Sami Kamel, URC, summarized UNEP and URC’s in-country and global-level activities on CDM capacity building, highlighting technical assistance projects and successful indicators. He said such activities: contribute to reducing transaction costs; facilitate project financing and access to carbon markets among LDCs; assist host countries in becoming CDM destinations; and improve market efficiency.

Jorgen Fenham, URC, summarized analytical results from the CDM pipeline and database, and highlighted the most important information from all project design documents (PDDs) and methodologies.

Daniele Violetti, UNFCCC Secretariat, informed that the CDM Executive Board (EB) has indicated the establishment of the CDM bazaar as a tool to address the issue of inequitable geographical distribution of CDM projects. He said a preliminary version of the bazaar covering supply of, and demand for, CDM projects will be launched as soon as possible.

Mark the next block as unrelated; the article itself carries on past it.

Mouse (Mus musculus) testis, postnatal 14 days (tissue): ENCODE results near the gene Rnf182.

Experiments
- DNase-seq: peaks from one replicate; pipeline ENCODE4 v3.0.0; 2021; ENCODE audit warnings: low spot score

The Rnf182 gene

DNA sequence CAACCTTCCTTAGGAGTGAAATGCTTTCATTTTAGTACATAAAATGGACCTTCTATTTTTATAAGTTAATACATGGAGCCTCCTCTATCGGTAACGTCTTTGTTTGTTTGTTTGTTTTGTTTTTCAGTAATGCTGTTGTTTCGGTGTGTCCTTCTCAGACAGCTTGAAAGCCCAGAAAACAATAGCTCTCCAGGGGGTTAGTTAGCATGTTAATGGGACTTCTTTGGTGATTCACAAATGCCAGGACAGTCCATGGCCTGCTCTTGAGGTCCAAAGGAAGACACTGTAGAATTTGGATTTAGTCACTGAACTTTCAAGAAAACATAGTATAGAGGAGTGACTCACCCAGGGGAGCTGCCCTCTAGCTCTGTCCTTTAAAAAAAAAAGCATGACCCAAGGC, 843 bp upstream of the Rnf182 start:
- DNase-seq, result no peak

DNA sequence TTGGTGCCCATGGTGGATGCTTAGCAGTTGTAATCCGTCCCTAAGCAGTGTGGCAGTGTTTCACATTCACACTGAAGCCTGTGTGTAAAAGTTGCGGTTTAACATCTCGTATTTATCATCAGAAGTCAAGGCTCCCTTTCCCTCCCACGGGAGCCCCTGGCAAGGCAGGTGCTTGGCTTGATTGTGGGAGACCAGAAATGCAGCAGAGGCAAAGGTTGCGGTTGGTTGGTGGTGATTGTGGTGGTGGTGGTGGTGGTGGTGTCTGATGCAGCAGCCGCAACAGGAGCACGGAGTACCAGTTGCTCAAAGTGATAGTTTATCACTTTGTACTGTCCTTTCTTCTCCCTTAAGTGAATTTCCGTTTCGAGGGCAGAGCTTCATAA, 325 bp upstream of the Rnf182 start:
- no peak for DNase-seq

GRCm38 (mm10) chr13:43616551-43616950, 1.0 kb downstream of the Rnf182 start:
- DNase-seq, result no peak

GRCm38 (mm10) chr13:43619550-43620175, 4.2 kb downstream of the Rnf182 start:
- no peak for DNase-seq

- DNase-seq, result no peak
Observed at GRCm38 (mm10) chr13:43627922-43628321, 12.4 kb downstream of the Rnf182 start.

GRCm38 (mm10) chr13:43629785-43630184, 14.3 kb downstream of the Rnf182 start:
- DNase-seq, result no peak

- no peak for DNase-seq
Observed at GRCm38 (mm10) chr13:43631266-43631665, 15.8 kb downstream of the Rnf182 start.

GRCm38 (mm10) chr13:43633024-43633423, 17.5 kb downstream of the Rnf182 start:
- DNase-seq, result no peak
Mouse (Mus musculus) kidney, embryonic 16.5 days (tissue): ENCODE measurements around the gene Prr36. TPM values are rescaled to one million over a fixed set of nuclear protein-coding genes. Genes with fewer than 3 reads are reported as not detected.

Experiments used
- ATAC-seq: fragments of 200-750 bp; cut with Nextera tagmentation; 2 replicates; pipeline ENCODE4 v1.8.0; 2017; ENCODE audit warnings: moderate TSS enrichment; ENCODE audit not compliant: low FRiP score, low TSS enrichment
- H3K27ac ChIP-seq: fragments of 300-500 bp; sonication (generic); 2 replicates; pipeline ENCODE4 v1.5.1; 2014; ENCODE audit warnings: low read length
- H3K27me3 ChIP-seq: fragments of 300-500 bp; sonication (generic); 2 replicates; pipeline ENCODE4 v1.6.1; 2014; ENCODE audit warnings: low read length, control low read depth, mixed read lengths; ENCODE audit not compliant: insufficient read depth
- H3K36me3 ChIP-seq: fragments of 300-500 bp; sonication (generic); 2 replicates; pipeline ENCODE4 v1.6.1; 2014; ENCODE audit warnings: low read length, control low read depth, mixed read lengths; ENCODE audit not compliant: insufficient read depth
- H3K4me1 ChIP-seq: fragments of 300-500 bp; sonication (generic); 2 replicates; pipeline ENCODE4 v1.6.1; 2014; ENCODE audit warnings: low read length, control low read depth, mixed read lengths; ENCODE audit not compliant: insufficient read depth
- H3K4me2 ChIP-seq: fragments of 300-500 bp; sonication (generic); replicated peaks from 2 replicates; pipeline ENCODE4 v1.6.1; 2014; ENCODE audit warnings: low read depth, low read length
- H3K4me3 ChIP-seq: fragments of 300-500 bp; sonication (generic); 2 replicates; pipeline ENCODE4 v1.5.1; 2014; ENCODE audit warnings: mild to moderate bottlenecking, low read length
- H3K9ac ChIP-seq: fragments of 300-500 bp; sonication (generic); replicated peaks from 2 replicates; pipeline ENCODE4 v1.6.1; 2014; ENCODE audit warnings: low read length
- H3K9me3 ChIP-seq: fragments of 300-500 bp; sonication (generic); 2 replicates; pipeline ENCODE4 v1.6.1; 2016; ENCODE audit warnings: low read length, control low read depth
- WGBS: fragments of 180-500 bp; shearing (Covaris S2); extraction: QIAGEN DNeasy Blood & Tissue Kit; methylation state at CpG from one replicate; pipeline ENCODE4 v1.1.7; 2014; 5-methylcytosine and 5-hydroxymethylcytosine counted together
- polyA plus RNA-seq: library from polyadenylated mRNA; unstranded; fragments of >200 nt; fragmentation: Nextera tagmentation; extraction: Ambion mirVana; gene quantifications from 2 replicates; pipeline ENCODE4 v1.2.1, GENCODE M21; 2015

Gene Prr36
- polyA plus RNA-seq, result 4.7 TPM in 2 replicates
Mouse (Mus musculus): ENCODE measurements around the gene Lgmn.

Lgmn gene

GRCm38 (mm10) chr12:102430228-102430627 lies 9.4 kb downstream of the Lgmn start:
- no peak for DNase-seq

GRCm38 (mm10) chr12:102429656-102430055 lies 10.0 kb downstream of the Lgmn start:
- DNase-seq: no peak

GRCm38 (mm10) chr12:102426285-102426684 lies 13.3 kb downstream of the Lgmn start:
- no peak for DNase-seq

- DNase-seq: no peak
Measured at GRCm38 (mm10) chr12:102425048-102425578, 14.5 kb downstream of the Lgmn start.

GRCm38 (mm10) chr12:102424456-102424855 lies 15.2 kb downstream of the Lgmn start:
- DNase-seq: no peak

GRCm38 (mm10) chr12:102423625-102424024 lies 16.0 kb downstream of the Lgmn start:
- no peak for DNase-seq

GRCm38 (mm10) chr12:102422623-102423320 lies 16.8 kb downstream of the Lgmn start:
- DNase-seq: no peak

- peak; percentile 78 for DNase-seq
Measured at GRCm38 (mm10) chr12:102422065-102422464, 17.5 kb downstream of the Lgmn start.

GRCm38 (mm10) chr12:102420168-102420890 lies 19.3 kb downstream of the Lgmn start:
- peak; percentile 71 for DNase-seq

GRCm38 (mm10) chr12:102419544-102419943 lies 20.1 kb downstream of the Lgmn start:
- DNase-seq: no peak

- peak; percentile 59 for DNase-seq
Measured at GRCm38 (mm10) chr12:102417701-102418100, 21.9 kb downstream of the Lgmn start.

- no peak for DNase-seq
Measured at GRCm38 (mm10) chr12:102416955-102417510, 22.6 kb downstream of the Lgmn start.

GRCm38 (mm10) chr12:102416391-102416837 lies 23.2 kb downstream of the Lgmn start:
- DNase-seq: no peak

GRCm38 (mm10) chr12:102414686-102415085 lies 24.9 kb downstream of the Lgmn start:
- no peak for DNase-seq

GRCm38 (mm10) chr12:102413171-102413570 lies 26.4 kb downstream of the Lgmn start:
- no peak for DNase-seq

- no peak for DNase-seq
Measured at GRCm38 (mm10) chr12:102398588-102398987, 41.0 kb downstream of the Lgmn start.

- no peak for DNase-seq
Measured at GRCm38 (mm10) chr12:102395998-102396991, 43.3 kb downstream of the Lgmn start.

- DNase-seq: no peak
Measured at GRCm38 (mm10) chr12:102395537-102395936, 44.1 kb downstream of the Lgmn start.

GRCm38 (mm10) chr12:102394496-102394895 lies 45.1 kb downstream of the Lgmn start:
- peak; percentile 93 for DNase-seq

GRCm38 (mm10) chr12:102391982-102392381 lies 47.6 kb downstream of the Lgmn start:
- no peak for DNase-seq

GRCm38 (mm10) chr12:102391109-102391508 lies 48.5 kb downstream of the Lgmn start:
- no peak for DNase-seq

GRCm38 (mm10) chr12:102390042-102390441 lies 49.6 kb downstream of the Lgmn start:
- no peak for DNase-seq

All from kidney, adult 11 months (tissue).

Glenn Hodes, URC, noted the large scope for modern bioenergy alternatives for the transport sector and pointed out that priority should be given to consumer biofuels if atmospheric benefits are to be achieved.

Einar Telnes, DNV, underscored pitfalls in monitoring CDM projects, including: lack of logic and consistency in PDDs; insufficiently justified deviations from selected calculation methodologies; insufficiently covered compliance with local legal requirements; and insufficient information on the stakeholder consultation process.

Francisco Ascui, EcoSecurities, summarized approaches and lessons learned on financing CDM projects and noted that a guidebook on the issue will be available shortly. He highlighted financial challenges faced by CDM projects and sources and types of finance available, such as carbon funds, private sector CDM developers and project hosts.

John Christensen, UNEP Risø Centre (URC), announced forthcoming publications, namely “Guidebook to financing CDM projects” and the "CDM PDD Guidebook: Navigating the pitfalls.”
Glenn Hodes, URC, said next steps include supporting definition of cost-effective monitoring schemes and protocols for biofuel trade and develop analytical tools to assist CDM developers
Sami Kamel, URC
The panel discussed barriers for implementing CDM projects.

L-R: Francisco Ascui, EcoSecurities; Jorgen Fenham, URC; John Christensen, UNEP Risø Centre (URC); Ton van der Zon, Ministry of Foreign Affairs, the Netherlands; Sami Kamel, URC; Daniele Violetti, UNFCCC Secretariat; and Glenn Hodes, URC

John Christensen <>